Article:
No matter which way we turn, we face the hostility of those who call themselves Christians, but do not believe what we believe.  They have another Gospel, and believe in another Jesus.  Please understand that I am not saying that all of those in other denominations are not Christians.  I cannot look into their hearts and judge that.  I can only look at the "Gospel" they proclaim, and say that it is not the same Gospel which we confess.  Individuals in these other bodies may  - and some surely do - believe exactly what we believe about Jesus and salvation, just as we have all encountered Lutherans who are not Lutheran - who do not hold to what we teach and confess, and believe something entirely different, but still call themselves "Lutheran".

But the doctrines of works righteousness, and the doctrines of decision theology, and the doctrines which limit Christ to heaven, as to His human nature, and deny the very possibility of forgiveness in the absolution or in either Sacrament, or of the real presence of the body and blood of Jesus Christ in the Lord's Supper - their doctrines are unbiblical, and un-Christian.  They paint a picture of God and of Christ which is unlike our Savior, and they hide the comfort of Christ and the hope of salvation from many that believe them.  As Jesus said, "they have not known the Father, or Me."  

And they will reject us, and try to marginalize us, and when they have the power, they will try to drive us out of the church.  They will do so with the complete conviction that they are right, and that they are serving God and God's truth.  Of course some will not count God in the picture - they will be convinced that they are serving "truth" and "all that is reasonable" and that they are fighting "superstition".  The point is, they will persecute and trouble those that confess the truth of the Gospel, all the while thinking that they are the good guys and on the side of the angels.

We have the Helper, that Jesus promised - the Holy Spirit.  I will not talk much about that today, because that is the point of the feast of Pentecost, which we will celebrate next Sunday.  And Jesus warns us of the truth of the hostility of the world to our confession, through the warning to the disciples of the hostility of the world to their witness.  It still applies by extension.  "But these things I have spoken to you, that when their hour comes, you may remember that I told you of them."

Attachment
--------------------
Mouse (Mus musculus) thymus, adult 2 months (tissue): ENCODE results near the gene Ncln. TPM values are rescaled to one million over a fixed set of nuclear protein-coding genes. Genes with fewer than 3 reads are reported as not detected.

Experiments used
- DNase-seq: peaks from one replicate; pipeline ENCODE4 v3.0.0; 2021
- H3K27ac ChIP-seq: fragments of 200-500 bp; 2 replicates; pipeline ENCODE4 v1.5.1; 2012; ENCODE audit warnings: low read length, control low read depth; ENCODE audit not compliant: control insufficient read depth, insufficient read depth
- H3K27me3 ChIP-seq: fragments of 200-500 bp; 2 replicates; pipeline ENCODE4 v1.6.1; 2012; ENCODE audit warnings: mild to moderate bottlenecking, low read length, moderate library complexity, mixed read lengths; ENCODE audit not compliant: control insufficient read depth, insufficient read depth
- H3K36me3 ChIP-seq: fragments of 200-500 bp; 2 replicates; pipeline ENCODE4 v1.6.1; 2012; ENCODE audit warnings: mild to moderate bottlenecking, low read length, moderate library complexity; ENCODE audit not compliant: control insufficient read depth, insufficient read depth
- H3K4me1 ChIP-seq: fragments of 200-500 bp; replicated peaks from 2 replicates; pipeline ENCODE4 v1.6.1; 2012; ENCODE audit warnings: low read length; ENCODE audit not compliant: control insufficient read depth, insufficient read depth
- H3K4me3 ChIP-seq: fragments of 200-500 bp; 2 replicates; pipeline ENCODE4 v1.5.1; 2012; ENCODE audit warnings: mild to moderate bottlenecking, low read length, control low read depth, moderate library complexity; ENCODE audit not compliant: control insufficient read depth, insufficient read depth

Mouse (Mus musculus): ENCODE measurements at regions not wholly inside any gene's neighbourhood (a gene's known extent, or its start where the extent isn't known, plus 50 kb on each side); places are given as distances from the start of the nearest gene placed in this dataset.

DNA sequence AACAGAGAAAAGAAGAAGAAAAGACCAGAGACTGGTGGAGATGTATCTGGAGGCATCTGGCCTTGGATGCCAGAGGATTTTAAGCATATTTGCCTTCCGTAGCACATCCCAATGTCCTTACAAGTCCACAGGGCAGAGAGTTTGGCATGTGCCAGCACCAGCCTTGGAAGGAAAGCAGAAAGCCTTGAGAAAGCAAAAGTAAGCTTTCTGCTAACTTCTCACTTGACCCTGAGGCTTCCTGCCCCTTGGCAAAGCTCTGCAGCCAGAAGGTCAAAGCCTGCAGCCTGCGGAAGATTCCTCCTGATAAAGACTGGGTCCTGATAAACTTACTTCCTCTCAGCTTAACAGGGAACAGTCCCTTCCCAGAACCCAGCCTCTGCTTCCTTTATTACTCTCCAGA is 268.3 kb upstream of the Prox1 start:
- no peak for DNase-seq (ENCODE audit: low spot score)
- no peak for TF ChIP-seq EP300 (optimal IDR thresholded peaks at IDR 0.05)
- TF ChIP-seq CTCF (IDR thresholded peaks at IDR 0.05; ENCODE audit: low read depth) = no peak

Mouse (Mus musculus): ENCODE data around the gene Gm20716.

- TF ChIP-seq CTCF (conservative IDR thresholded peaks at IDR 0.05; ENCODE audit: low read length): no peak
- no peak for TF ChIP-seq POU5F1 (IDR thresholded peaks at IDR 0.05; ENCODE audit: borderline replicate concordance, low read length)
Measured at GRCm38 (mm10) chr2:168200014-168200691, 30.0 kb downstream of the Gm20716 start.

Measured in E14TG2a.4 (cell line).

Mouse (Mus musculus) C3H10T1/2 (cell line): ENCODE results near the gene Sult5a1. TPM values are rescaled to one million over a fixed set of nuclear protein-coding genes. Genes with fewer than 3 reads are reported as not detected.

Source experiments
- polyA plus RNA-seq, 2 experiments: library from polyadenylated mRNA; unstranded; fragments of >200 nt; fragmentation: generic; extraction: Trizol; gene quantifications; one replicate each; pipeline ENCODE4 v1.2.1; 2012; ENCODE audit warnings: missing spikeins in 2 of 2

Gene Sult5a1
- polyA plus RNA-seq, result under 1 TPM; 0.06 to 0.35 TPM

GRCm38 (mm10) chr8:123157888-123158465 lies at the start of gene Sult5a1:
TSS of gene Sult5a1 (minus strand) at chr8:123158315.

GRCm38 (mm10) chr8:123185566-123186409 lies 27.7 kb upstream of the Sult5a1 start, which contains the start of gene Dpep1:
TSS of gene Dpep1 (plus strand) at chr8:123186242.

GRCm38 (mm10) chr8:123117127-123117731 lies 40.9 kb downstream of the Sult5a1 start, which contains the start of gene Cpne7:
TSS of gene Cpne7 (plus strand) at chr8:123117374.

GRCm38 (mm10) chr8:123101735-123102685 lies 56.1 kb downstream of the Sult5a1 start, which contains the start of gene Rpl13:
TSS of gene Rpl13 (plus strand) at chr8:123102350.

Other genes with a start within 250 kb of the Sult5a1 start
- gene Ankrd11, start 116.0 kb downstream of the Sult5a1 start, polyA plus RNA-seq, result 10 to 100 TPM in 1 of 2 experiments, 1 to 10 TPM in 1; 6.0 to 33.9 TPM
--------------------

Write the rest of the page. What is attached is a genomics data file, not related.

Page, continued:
Jesus wanted them – and us – to know that when they came upon these pains and sorrows and troubles, that it was to be expected.  Nothing was out of order - except the unbelief of those that persecuted them.  Suffering is part of the confession.  We share in Christ's righteousness, so we also share in His suffering.  Our suffering has no redemptive quality, but it does carry some power, by the will of God, in confession, and speaking to the mind and hearts of the unbelieving world.  And since we are Christ's, we should know that it is coming, and, as Peter put it in His first epistle, chapter 4, "Beloved, do not be surprised at the fiery ordeal among you, which comes upon you for your testing, as though some strange thing were happening to you; but to the degree that you share the sufferings of Christ, keep on rejoicing; so that also at the revelation of His glory, you may rejoice with exultation."

When the pain comes, and people turn on you, and speaking the wonderful good news of Jesus gets you into trouble, or pain, or your friends and even your family turn away from you, you will be tempted to be confused, and wonder why some strange thing is happening.  Jesus warned the Disciples, and through their warning He warns us - it is coming.  Expect it.

  Knowing that pain is coming doesn't change the pain, but it explains it - and it is for your strengthening and comfort that Jesus tells us about it.  These things they will do.

In the Name of the Father, and of the Son, and of the Holy Ghost.
(Let the people say Amen)